The field of geography is important for any sustainability education. The aim of geography education is to enable students to understand the environment, its influence on human activity, and how humans influence the environment. In this article we present a study on how the interplay between the three pillars of sustainability thinking (environment, society and economy) play out on smaller and larger scales of time, space and multitude in geography education. In this paper, we argue that central issues in high quality sustainability education in geography relates to students’ deeper grasp of how to shift between magnitudes of time, space and multitude patterns. We show how an appreciation of many core issues in sustainability education require students to understand and traverse different magnitudes of the scalable concepts of time, space and multitude. Furthermore, we argue and exemplify how common sustainability misconceptions arise due to an inability to make the cognitive shift between relevant magnitudes on these scalable concepts. Finally, we briefly discuss useful educational approaches to mediating this problem, including the use of digital tools in order to allow geography teachers to facilitate the students’ better understanding of different magnitudes of slow, fast, small and large scale entities and processes.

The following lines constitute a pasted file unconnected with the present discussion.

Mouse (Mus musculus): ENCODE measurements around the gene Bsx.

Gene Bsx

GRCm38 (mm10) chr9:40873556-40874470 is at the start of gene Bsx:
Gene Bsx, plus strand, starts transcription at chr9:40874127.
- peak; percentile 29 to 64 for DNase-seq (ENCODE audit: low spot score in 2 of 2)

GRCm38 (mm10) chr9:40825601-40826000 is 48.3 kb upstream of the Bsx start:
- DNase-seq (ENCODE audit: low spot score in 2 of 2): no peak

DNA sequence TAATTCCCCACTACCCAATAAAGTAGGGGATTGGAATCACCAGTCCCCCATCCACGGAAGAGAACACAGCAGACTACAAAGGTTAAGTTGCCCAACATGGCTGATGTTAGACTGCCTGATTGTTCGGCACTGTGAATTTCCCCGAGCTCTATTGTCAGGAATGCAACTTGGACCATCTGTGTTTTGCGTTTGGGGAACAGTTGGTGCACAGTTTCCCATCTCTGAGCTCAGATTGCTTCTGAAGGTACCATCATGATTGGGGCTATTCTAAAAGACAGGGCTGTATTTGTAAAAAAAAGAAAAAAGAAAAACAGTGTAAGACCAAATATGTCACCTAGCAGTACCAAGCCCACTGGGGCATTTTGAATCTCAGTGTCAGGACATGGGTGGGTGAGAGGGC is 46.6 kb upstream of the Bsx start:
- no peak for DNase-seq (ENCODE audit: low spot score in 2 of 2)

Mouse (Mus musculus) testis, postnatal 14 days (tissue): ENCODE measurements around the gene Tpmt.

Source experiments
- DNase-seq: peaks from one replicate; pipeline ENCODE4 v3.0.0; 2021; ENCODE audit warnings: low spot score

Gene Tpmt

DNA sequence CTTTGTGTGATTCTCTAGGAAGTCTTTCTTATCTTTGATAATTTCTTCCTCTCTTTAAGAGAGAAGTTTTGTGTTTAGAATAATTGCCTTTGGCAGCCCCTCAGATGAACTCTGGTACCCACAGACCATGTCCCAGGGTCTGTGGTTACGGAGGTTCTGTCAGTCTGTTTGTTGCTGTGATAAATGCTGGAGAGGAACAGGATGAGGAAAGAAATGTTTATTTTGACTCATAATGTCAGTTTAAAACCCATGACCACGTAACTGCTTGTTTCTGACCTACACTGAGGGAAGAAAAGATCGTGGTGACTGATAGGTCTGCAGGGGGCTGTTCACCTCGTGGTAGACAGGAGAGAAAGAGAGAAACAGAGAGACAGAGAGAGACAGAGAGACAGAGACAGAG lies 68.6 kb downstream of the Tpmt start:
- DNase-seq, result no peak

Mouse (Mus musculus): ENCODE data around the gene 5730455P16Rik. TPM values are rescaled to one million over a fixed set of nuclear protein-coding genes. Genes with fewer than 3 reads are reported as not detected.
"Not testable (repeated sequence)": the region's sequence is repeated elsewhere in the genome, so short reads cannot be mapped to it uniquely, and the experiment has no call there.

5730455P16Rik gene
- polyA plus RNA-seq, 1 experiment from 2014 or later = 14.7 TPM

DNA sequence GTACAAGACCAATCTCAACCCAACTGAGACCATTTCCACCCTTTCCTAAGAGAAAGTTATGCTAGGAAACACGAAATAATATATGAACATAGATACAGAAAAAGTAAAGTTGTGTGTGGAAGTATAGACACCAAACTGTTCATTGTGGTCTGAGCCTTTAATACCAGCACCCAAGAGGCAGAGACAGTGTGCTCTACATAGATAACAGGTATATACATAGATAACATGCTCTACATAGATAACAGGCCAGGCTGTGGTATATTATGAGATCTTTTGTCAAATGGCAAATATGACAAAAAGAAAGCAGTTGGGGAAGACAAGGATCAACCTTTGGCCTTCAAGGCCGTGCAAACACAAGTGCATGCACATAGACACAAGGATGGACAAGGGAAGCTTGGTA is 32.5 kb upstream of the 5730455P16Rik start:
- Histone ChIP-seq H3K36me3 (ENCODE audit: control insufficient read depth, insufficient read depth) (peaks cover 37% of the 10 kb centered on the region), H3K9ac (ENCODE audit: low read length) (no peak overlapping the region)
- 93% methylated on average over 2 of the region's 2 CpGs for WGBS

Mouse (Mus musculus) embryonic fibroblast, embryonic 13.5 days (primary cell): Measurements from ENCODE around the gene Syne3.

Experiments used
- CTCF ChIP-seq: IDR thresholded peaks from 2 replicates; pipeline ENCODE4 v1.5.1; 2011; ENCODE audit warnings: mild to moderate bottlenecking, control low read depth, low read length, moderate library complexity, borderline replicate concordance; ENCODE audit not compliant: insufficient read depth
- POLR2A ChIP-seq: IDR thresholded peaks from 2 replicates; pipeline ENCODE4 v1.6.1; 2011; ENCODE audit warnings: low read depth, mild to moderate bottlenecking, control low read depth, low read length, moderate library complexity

This is an open access article distributed under the Creative Commons Attribution License
which permits unrestricted use, distribution, and reproduction in any medium, provided the original work is properly cited